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Since the researchers also found that older women did not suffer more complications than younger women, age alone should not disqualify a woman from having the surgery, they added.
Their study involved more than 1,500 women in the United States and Canada who had breast reconstruction after breast removal (mastectomy). The study authors included almost 500 women under age 45; about 800 between 45 and 60; and 234 over 60.
Women in the two younger groups were just as satisfied with their new breasts as before the surgery while women 60 and older were slightly less so.
Women who got breast implants had fewer complications than those whose own tissue was used for breast reconstruction.
Among those who had implants, 22 percent of the youngest patients, 27 percent of middle-aged patients and 29 percent of older patients had complications. Complication rates for women whose own tissue was used were 33 percent in younger women; 29 percent in the middle-aged; and 31 percent in older women.
The study was published online Oct. 26 in the Journal of the American College of Surgeons.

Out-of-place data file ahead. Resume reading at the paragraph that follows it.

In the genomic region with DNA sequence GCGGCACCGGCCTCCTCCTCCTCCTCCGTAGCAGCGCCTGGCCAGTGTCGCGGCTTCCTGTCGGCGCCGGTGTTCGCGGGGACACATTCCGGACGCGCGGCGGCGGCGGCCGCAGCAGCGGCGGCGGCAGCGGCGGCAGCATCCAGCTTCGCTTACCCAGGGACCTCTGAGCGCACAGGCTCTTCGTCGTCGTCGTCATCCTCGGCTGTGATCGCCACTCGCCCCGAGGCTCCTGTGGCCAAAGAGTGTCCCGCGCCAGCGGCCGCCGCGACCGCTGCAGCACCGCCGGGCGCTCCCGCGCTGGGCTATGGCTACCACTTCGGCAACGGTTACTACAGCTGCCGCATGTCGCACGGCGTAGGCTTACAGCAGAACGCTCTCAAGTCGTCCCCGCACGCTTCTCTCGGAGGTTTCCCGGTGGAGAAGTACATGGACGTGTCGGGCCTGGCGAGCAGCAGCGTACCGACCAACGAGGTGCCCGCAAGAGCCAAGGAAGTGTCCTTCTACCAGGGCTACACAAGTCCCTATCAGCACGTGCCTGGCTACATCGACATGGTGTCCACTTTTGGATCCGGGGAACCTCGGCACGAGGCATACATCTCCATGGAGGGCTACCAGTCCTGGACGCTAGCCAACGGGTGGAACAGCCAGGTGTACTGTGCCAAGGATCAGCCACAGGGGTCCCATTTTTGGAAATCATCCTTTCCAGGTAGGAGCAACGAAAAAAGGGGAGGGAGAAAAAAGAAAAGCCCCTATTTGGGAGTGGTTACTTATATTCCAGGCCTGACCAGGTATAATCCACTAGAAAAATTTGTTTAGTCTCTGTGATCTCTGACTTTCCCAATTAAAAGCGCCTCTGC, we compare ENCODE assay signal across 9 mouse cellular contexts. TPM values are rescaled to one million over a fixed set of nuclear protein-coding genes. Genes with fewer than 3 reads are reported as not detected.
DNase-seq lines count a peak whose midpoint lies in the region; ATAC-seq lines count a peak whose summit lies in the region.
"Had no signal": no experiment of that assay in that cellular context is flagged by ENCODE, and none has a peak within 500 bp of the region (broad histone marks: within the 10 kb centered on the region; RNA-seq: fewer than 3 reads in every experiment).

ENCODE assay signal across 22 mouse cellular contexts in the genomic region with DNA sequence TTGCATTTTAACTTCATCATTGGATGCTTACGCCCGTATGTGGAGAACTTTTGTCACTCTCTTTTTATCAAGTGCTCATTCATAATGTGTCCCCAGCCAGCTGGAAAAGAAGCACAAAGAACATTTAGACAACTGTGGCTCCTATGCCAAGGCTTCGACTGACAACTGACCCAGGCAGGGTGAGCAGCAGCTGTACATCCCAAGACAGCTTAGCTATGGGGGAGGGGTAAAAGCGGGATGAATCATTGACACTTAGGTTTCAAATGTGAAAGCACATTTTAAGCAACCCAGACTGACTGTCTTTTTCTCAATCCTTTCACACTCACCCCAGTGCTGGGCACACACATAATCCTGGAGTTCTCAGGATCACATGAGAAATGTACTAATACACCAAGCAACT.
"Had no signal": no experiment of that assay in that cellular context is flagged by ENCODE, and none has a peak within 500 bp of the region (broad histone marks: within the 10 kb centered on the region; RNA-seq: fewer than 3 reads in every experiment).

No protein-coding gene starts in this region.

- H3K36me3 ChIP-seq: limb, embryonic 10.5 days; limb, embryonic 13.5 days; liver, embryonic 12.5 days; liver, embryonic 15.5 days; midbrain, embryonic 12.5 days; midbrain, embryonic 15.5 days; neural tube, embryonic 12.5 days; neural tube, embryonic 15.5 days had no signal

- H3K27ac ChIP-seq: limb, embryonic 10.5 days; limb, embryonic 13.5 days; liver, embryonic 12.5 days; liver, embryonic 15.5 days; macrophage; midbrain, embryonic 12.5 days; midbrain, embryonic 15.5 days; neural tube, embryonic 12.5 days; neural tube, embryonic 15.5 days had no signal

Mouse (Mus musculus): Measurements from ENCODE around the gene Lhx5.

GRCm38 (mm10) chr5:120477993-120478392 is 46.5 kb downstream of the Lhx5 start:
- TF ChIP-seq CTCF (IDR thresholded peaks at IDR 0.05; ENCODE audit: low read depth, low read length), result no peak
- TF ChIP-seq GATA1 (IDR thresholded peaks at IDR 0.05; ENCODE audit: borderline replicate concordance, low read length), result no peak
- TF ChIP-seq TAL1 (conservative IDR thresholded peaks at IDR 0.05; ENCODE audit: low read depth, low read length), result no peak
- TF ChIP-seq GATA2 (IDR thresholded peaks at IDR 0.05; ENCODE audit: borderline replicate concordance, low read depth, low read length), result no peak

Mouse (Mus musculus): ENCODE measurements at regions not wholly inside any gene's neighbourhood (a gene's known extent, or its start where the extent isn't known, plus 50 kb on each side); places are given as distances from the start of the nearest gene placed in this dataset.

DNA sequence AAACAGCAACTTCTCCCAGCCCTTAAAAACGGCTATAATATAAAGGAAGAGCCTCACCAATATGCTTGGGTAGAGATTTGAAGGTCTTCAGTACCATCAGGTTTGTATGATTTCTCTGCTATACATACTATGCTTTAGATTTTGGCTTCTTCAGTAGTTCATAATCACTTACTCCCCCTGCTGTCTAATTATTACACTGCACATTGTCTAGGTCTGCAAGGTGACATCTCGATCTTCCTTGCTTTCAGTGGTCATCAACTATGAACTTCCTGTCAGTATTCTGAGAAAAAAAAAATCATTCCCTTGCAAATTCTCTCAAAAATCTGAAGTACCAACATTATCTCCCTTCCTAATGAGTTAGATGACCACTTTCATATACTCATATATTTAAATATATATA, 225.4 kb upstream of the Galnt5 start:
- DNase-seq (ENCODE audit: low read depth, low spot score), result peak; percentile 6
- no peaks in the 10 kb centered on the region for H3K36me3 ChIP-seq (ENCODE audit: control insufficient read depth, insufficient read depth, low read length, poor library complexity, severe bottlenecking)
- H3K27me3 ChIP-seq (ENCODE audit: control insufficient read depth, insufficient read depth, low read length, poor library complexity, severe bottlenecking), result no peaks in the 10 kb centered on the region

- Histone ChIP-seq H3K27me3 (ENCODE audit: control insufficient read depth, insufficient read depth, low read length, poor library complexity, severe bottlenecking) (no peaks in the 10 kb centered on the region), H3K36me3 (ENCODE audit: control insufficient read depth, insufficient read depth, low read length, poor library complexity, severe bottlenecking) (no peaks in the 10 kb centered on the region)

"Breast reconstruction has been described as a 'reverse mastectomy.' Given the findings from our study, it's hard to dispute that contention, regardless of age," principal author Dr. Edwin Wilkins said in a journal news release. Wilkins is a professor of plastic surgery in the University of Michigan Health System.
"Surgeons and patients may have preconceived notions that breast reconstruction is not as good an option in older women as it is in younger patients. According to findings from this study, reconstruction provided the benefits it was expected to provide for quality of life and body image, and age did not significantly affect complications," Wilkins said.
Of the nearly 250,000 women in the United States who will be diagnosed with breast cancer in 2016, 40 percent will be 62 or older. The use of mastectomy to treat breast cancer has risen in the past decade, but older women are less likely to have breast reconstruction than younger ones, the researchers said.
-- Robert Preidt
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